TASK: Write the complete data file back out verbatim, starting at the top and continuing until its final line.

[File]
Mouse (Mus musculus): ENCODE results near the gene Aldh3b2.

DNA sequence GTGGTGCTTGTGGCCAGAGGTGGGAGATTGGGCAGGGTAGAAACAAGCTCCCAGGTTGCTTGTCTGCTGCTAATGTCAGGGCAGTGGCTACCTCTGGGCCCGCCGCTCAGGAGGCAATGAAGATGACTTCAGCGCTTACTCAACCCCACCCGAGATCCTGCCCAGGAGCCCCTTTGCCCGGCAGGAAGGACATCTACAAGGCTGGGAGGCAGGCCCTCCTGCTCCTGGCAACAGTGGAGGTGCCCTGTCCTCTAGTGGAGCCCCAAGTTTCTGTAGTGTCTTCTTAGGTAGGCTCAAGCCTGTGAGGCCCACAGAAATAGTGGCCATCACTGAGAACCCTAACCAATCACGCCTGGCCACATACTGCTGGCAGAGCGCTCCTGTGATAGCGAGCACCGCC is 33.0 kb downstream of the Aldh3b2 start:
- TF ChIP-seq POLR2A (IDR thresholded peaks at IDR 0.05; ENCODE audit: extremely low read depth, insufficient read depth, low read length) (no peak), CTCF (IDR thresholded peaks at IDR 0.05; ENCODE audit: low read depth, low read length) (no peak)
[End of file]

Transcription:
Mouse (Mus musculus): ENCODE results near the gene Aldh3b2.

DNA sequence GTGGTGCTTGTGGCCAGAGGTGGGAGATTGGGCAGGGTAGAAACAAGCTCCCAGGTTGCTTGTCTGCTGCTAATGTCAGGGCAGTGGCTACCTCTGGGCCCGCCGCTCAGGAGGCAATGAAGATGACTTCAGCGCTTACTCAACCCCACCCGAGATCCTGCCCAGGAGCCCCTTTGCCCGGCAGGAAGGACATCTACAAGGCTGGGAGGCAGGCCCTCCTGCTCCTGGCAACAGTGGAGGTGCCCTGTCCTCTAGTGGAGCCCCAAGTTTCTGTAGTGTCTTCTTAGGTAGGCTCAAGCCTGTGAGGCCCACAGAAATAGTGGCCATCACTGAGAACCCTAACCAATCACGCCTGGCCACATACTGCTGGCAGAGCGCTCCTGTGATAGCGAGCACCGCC is 33.0 kb downstream of the Aldh3b2 start:
- TF ChIP-seq POLR2A (IDR thresholded peaks at IDR 0.05; ENCODE audit: extremely low read depth, insufficient read depth, low read length) (no peak), CTCF (IDR thresholded peaks at IDR 0.05; ENCODE audit: low read depth, low read length) (no peak)